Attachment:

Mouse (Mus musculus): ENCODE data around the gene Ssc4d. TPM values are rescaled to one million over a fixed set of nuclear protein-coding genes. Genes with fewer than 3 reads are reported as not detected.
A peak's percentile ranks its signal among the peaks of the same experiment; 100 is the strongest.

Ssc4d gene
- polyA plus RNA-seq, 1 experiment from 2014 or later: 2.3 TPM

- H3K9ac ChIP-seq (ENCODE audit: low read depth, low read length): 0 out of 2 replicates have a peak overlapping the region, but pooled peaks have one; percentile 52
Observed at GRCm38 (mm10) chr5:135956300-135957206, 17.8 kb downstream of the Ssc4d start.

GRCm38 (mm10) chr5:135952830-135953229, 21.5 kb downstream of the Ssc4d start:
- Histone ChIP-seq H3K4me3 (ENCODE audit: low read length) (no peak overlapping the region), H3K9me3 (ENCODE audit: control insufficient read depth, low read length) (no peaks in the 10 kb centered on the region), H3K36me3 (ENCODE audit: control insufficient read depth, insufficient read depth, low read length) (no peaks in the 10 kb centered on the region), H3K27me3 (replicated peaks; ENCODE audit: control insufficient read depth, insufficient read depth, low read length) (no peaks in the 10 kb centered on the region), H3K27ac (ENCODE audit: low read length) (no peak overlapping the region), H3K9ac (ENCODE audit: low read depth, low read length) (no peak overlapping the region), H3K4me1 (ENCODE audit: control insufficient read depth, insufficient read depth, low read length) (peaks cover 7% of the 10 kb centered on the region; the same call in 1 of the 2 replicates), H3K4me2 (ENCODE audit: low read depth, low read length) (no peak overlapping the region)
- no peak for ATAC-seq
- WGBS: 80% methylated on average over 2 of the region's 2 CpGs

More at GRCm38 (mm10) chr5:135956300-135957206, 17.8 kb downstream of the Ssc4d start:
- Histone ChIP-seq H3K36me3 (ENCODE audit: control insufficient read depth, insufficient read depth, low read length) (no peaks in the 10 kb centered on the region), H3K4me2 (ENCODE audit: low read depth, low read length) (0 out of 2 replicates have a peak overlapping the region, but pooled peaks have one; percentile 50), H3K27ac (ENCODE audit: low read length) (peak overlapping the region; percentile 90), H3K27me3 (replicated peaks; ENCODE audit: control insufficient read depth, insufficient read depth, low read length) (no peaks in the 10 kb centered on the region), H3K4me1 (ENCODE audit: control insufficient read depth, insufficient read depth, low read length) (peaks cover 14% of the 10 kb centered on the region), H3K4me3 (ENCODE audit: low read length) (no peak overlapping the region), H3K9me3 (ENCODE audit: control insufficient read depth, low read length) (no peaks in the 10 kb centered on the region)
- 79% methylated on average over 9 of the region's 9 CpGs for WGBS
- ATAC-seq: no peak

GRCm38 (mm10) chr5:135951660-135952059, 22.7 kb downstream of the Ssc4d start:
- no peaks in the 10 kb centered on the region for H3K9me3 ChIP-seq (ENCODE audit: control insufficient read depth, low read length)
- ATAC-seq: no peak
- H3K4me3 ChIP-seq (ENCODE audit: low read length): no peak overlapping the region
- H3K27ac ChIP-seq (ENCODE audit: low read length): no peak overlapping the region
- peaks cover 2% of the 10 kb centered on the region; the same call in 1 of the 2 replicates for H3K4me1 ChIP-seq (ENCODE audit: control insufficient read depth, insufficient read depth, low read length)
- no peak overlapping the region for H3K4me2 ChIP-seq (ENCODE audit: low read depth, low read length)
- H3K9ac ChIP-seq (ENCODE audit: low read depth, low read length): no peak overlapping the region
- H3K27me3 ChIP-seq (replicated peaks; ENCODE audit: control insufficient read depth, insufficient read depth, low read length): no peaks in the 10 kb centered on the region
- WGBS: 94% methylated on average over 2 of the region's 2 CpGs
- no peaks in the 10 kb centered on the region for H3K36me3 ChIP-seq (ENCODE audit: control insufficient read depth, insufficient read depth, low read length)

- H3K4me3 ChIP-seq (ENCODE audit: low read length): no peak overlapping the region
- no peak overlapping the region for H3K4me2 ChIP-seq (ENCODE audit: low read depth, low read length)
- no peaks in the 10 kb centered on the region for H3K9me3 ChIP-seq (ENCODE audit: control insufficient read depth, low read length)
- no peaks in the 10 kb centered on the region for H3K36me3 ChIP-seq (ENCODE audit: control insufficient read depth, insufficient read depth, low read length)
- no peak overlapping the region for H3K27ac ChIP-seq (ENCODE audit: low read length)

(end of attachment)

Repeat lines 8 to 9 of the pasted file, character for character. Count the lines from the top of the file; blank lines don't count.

- Histone ChIP-seq H3K4me3 (ENCODE audit: low read length) (no peak overlapping the region), H3K9me3 (ENCODE audit: control insufficient read depth, low read length) (no peaks in the 10 kb centered on the region), H3K36me3 (ENCODE audit: control insufficient read depth, insufficient read depth, low read length) (no peaks in the 10 kb centered on the region), H3K27me3 (replicated peaks; ENCODE audit: control insufficient read depth, insufficient read depth, low read length) (no peaks in the 10 kb centered on the region), H3K27ac (ENCODE audit: low read length) (no peak overlapping the region), H3K9ac (ENCODE audit: low read depth, low read length) (no peak overlapping the region), H3K4me1 (ENCODE audit: control insufficient read depth, insufficient read depth, low read length) (peaks cover 7% of the 10 kb centered on the region; the same call in 1 of the 2 replicates), H3K4me2 (ENCODE audit: low read depth, low read length) (no peak overlapping the region)
- no peak for ATAC-seq